So this is why I ask if there is a way to block them on the router. Or if the router firmware could be updated to solve it. Currently it runs: Firmware Version: 3.0.0.4.384_32799
I have downloaded an update file to version: 3.0.0.4.386.46065, but I have not dared to update the f/w remotely in case it would hang and require a physical power cycle to restart...
But I guess that if it would solve the problem I need to do it anyway; I access the router config page via VPN.

I have googled the problem and found a related issue here: OpenWrt flooding the network with pause frames
But that seems to be related to some unmanaged network switches...
 

ColinTaylor

Part of the Furniture
I find it unlikely that the router is sending pause frames but I suppose anything is possible. Also, it makes no sense (even if it does support it) as the only reason the router would do that is if it wanted the ISP device to slow the downloads. You don't have a problem with downloads, you have a problem with uploads. So therefore, if anything, if would be the ISP device that is sending pause frames to the router. But again, none of this affected the laptop test.

EDIT: Does the ISP fibre box officially support multiple host devices being connected to it? If so that would imply that it's also a router as well as an ONT.

I don't know whether the RT-AC68U supports pause frames. The only way to know for sure would be to install ethtool on the router via Entware. Then you could query it. For example on my RT-AX86U:

Rich (BB code):
# ethtool --show-pause eth0
Pause parameters for eth0:
Autonegotiate:  on
RX:             off
TX:             off
RX negotiated:  off
TX negotiated:  off

# ethtool eth0
Settings for eth0:
        Supported ports: [ TP ]
        Supported link modes:   10baseT/Half 10baseT/Full
                                100baseT/Half 100baseT/Full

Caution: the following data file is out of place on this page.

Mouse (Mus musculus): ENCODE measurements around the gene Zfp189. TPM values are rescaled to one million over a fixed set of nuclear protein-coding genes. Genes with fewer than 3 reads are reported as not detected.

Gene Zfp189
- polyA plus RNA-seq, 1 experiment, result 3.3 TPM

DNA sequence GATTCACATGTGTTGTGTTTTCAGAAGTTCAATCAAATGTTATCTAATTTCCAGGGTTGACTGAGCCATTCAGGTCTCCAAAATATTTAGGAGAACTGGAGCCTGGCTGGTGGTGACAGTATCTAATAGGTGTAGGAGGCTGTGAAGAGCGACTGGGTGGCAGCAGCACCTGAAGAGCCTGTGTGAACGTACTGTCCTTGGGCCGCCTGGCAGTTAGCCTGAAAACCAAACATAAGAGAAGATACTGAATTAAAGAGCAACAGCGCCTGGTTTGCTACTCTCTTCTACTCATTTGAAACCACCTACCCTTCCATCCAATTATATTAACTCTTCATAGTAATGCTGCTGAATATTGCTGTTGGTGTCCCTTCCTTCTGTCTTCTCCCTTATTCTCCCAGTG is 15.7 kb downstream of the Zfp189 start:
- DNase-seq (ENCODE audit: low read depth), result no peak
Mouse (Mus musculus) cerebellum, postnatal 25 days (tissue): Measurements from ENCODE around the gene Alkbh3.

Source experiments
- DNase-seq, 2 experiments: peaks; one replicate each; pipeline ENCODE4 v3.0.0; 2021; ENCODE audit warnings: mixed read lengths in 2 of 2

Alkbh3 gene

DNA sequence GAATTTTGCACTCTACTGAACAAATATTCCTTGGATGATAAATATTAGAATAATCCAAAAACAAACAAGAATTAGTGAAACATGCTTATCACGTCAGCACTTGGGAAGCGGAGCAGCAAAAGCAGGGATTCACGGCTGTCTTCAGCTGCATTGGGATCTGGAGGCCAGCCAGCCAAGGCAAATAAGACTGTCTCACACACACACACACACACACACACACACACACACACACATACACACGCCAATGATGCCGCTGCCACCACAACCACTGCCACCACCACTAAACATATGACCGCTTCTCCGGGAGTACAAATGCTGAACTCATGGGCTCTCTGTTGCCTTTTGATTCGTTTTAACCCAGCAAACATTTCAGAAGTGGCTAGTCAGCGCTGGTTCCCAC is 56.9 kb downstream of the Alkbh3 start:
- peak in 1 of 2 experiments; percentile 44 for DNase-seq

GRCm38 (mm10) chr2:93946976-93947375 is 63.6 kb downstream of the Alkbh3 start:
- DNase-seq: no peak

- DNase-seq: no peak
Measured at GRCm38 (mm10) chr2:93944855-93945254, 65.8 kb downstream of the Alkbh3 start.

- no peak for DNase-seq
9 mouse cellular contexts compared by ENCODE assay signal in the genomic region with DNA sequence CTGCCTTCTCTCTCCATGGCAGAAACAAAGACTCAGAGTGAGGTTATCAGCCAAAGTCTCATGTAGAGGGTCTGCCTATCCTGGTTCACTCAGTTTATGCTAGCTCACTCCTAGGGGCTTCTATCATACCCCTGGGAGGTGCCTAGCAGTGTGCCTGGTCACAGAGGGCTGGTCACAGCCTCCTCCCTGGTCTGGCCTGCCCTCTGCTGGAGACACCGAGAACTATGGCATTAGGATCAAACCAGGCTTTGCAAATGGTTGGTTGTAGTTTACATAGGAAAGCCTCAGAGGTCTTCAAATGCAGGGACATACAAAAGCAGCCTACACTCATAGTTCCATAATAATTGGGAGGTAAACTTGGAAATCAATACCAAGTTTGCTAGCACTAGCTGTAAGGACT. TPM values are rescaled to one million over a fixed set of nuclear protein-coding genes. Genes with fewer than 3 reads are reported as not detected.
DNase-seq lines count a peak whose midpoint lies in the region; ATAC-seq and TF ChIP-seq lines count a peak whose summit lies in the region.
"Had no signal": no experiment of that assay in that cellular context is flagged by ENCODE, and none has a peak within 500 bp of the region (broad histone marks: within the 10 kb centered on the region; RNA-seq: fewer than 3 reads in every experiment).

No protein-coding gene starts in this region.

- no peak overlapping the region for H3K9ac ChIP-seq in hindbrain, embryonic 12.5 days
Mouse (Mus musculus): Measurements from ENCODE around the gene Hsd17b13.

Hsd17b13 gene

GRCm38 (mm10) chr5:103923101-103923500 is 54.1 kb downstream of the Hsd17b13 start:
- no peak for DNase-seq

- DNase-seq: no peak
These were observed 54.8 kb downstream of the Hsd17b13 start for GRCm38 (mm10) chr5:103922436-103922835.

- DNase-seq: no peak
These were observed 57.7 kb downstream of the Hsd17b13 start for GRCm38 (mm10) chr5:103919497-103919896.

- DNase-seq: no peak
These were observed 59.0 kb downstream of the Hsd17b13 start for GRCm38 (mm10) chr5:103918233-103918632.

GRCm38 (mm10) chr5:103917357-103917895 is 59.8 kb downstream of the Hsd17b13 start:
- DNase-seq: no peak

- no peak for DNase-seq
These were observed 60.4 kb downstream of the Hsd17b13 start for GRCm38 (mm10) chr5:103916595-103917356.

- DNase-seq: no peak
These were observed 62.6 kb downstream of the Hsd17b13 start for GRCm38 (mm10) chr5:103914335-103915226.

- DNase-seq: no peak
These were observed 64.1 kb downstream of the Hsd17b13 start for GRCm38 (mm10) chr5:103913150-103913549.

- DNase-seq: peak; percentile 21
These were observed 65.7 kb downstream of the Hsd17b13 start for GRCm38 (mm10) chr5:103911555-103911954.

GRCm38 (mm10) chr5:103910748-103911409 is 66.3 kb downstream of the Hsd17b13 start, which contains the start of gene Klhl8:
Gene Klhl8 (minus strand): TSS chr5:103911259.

1000baseT/Half 1000baseT/Full
        Supported pause frame use: Symmetric Receive-only
        Supports auto-negotiation: Yes
        Supported FEC modes: Not reported
        Advertised link modes:  10baseT/Half 10baseT/Full
                                100baseT/Half 100baseT/Full
                                1000baseT/Half 1000baseT/Full
        Advertised pause frame use: No
        Advertised auto-negotiation: Yes
        Advertised FEC modes: Not reported
        Link partner advertised link modes:  10baseT/Half 10baseT/Full
                                             100baseT/Half 100baseT/Full
                                             1000baseT/Half 1000baseT/Full
        Link partner advertised pause frame use: Symmetric Receive-only
        Link partner advertised auto-negotiation: Yes
        Link partner advertised FEC modes: Not reported
        Speed: 1000Mb/s
        Duplex: Full
        Port: Twisted Pair
        PHYAD: 12
        Transceiver: internal
        Auto-negotiation: on
        MDI-X: Unknown
        Link detected: yes
 
Last edited:

itpp20

Senior Member
Sounds like a flow control issue, this may be a vpn setting (if not used outside a vpn).
 

ColinTaylor

Part of the Furniture
Sounds like a flow control issue, this may be a vpn setting (if not used outside a vpn).
Flow control and pause frames are the same thing. It doesn't apply to VPN's as it operates on the Ethernet datalink layer.
 
Last edited:

BosseSwede

Regular Contributor
Do you think I could dare update the f/w of the RT-AC68U via VPN access to its GUI?
If it fails then I cannot power cycle it from here..
 

ColinTaylor

Part of the Furniture
It does if the option is there on the vpn interface which can be effective outside the real interface (which may or may not use flow control).

I don't agree FC is the same as Pause frames,

Albeit this ain't a one on one explanation, it describes the implementation differences.
Sorry, I think we're talking about different things here. I was talking specifically about the pause frames the OP was asking about, i.e. 802.3x. You seem to be talking about something else.

I still don't understand the VPN reference as the speed tests aren't going over a VPN.

Either way this is a red herring from the ISP as the problem was still there when only the laptop was connected.
 

ColinTaylor

Part of the Furniture
Do you think I could dare update the f/w of the RT-AC68U via VPN access to its GUI?
If it fails then I cannot power cycle it from here..
You could try. But I wouldn't be surprised if you had problems, either with the reboot or just with the VPN starting up.